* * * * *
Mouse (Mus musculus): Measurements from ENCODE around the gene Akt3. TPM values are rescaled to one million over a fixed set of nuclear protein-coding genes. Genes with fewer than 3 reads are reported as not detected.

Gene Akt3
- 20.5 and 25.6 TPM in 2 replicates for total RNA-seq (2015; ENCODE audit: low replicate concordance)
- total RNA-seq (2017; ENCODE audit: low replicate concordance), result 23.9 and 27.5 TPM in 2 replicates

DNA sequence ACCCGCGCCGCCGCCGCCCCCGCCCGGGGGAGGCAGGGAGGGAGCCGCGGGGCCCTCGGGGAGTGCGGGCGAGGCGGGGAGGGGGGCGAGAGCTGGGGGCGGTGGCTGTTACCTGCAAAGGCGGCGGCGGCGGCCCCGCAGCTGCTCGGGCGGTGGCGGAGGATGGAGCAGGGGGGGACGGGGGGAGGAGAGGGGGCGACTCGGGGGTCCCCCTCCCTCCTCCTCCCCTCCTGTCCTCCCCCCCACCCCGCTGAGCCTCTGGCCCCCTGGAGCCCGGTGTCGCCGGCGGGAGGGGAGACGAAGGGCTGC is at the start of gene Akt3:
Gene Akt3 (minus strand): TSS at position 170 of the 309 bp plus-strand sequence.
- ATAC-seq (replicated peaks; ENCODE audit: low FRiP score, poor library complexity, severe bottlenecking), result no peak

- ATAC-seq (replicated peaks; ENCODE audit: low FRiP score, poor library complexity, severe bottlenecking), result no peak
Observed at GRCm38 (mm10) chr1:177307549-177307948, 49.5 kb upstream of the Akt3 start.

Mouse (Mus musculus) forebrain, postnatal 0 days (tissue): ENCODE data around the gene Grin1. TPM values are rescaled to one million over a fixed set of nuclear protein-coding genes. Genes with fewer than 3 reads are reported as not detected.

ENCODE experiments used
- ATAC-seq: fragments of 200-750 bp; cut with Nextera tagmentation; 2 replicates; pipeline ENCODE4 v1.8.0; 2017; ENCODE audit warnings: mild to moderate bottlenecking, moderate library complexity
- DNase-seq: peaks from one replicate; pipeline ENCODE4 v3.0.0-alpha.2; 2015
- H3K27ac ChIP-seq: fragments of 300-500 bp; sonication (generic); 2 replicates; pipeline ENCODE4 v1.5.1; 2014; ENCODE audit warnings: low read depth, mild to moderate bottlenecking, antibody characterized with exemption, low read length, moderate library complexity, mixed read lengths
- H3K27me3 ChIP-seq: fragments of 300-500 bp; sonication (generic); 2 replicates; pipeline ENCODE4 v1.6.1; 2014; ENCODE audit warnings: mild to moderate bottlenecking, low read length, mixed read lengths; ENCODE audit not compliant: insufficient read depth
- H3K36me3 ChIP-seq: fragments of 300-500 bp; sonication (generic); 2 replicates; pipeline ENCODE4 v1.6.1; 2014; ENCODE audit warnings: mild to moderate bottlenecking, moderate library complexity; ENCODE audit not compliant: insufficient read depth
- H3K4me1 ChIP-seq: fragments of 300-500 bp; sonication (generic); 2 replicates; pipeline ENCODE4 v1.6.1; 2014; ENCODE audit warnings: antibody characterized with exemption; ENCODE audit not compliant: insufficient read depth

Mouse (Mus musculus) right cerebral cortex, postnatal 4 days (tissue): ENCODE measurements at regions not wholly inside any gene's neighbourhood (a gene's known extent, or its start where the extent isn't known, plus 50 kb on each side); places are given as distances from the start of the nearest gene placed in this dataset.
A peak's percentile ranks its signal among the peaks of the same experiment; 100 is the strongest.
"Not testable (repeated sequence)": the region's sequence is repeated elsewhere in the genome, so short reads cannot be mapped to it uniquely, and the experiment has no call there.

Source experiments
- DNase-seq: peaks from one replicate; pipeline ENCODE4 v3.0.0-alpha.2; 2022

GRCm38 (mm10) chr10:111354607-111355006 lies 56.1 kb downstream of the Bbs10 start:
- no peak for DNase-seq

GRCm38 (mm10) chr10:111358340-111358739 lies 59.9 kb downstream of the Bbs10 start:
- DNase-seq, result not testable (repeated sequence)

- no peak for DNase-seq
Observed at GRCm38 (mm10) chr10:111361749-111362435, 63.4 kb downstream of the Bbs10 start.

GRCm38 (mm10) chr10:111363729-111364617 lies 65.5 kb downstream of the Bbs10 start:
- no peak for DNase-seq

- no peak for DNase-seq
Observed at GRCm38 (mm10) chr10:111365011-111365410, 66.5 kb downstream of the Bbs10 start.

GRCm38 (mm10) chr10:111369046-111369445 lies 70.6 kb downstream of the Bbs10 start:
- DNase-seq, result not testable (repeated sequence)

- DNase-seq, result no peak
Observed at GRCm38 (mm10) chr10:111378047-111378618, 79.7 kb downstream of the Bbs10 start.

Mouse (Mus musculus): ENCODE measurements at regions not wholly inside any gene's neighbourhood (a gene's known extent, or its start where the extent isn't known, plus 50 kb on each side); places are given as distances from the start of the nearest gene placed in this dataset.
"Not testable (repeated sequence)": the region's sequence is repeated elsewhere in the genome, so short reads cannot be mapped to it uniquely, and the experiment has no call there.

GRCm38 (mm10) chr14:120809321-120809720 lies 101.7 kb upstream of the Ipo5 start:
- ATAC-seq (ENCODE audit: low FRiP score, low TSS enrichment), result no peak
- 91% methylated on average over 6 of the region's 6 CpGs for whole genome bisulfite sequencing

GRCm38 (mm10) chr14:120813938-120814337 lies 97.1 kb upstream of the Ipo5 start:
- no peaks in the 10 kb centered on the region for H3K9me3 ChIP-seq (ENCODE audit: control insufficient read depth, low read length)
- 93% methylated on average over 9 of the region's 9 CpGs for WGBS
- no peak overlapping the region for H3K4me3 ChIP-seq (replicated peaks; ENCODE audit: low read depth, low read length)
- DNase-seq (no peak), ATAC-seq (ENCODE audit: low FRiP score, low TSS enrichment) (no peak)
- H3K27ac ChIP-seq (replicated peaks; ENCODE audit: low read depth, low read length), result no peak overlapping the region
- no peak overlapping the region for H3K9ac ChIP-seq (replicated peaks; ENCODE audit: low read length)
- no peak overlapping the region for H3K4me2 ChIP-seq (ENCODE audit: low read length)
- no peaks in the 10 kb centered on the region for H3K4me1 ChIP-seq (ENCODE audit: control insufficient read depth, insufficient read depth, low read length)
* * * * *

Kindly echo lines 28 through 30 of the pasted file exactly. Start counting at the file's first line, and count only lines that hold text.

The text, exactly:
Observed at GRCm38 (mm10) chr10:111361749-111362435, 63.4 kb downstream of the Bbs10 start.

GRCm38 (mm10) chr10:111363729-111364617 lies 65.5 kb downstream of the Bbs10 start:
- no peak for DNase-seq